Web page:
The Top 5 Most Underrated Modern BMW Models

BMW is without doubt one of the most desirable and premium automotive brands worldwide. Suburbia’s driveways are filled with blue and white Roundels. But that does not mean all BMW models will be loved. Bavarian model are often forgotten and replaced by entry-level SUVs. These SUVs will collect dust because the owners won’t need them. Let’s look at some highlights from BMW’s recent history. As it is nearly impossible to include all the models that have been overlooked throughout BMW’s entire history, we’ll stick with the modern-ish vehicles. Let’s dig in.

G29 BMW Z4

Let’s start with right now and work our way backwards. The current BMW Z4 is far from a perfect car. It’s expensive, not as sharp as its rival from Stuttgart, and if features funky looks that aren’t exactly universally loved. However, there’s actually a lot to like, here. This current Z4 is more fun than you might think. It’s very low to the ground, lighter than almost any other BMW sports car, and allows the driver to sit right on the rear axle. It has good steering, a unique interior, and is one of the most rigid convertible chassis I’ve ever driven.

You can get better cars than this one for less money, but you won’t find a better roadster for half the price. The BMW Z4 M40i is a great choice. It features a powerful turbocharged six-cylinder engine, rear-wheel drive and more horsepower than any driver will ever require. You can also do funny smokey burnouts with this cute roadster. Although it may not be perfect, this car is a lot of fun.

BMW i3

It might be hard to call the BMW i3 underrated considering how famous it is. However, fame doesn’t always equate to love. Most EV enthusiasts find the i3 to be underpowered, lacking range, and lacking tech. It’s certainly no Tesla Model S. How do EV enthusiasts live without digital whoopee cushions? Despite lacking the sort of range that EV enthusiasts desire, the BMW i3 was and still is a good car. If used properly, in the sorts of environments that it’s designed for, it’s actually a great car.

This car is not intended to be used for commutes. The car is a suburbia/city car, capable of driving 50-miles per day with no access to highspeed charger. It’s a fun little car that can be driven like this: it has a small wheelbase and rear-drive arrangement, a carbon-fiber passenger cell and incredibly light weight. It’s not perfect, there’s no doubt about that. It’s far more than critics believe.

F48 BMW X1

When BMW switched the X1 from rear-wheel drive to front-wheel drive, the fanbase threw a fit. The idea of BMW selling a front-wheel drive crossover, especially in America where fans had never seen such a thing, was heresy. However, in reality, the second-gen BMW X1 was actually a surprisingly good car and still is. Sure, it’s getting a bit long in the tooth now but it’s still a fine car. When it first debuted, it surprised a lot of enthusiasts and journalists with better steering than anyone would have imagined and genuinely decent driving dynamics. Hell, I even off-roaded one in Mexico and it handled it beautifully.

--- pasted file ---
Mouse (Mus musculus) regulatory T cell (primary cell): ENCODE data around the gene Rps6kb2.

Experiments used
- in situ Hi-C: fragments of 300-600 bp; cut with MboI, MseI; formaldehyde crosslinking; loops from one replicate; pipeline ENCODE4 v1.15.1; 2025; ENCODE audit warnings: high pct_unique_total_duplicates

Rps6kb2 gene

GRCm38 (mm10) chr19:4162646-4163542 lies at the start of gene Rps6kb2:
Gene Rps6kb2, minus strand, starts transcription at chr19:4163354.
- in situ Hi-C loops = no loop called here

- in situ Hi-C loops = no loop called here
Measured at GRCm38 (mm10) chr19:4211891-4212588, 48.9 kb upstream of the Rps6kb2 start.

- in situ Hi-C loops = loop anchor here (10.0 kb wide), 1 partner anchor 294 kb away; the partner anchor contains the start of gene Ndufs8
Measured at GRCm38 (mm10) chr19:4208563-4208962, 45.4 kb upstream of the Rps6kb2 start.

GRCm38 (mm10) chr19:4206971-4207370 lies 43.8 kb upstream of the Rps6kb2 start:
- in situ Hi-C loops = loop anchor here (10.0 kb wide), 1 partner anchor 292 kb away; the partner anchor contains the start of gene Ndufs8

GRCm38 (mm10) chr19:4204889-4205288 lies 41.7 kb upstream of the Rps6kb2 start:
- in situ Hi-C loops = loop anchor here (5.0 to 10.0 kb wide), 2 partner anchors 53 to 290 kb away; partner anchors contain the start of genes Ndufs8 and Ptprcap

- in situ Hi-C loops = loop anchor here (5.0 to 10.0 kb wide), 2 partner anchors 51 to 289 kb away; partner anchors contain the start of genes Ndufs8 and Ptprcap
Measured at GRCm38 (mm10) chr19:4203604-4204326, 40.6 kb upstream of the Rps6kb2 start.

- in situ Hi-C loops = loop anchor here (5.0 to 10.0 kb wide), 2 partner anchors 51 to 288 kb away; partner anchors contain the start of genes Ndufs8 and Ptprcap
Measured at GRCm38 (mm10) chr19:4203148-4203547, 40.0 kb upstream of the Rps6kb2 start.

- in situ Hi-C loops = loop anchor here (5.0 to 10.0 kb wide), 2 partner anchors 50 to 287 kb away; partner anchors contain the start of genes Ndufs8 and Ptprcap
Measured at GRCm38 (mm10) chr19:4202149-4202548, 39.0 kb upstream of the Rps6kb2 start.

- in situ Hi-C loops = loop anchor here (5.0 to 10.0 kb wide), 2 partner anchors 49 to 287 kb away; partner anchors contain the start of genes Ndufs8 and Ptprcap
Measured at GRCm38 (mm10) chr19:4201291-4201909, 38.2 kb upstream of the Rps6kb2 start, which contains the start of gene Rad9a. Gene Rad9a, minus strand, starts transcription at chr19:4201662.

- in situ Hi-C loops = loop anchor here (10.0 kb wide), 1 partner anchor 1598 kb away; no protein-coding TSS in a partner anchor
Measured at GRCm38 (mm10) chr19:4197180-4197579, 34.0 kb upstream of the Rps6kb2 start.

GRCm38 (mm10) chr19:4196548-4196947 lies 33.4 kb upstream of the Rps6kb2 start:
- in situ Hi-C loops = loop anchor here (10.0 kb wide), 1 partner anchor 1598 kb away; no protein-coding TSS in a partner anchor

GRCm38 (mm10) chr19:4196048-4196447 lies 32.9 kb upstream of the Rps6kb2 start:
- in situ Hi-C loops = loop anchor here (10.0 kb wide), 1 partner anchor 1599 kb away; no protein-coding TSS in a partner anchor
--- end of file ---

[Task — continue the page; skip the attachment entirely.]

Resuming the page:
These attributes are combined with an attractive interior, lots of space and a very affordable price. The BMW X1 was a great package for a BMW fan who loved the brand, but wanted more space than a 3 Series.

F06 BMW 6 Series

This one might seem odd because most BMW fans love it. That’s about where its love ends, though. Not that customers or car enthusiasts in general hated it but mostly forgot about it. Because of the 6 Series’ pricing and performance, it was often compared to the Porsche 911, which is always a losing game. However, the F06-gen 6 Series was always a stunning car with a lovely interior and excellent GT driving dynamics.

Although it didn’t look as good as the Porsche rival, it was still more comfortable and visually appealing. It also made it a much better long-distance cruiser. The F06 6er GT was a beautiful car. It would be loved by more people if it was ten thousand dollar cheaper. They are available for purchase now at a fraction of the cost.

E83 BMW X3

The first-gen BMW X3 was panned (mostly deservedly) for its oddball looks, lack of interior space, and the fact that it was a BMW that wasn’t a 3 Series. When it debuted, fans mocked BMW for making it and other car enthusiasts mocked its looks. To be honest, its looks haven’t aged that well, either. However, those that have driven the E83 BMW X3 know that there’s fare more than meets the eye (dammit, now I have the Transformers theme stuck in my head).

It was long ago that I drove an E83 X3 first, and it still drives me crazy. The steering feels heavy and direct, yet it is very meaty. It’s easy to forget that this car was made at the same time as BMW built cars such as the E46 3 Series. The car handled better than most crossovers its size and performed well on dirt roads. Although the original X3 may be ridiculed for its odd looks, and being a crossover in a time where premium crossovers weren’t common, it is a fantastic car under the skin.

Publited Sat, 28 August 2021 at 15:59:04 +0000

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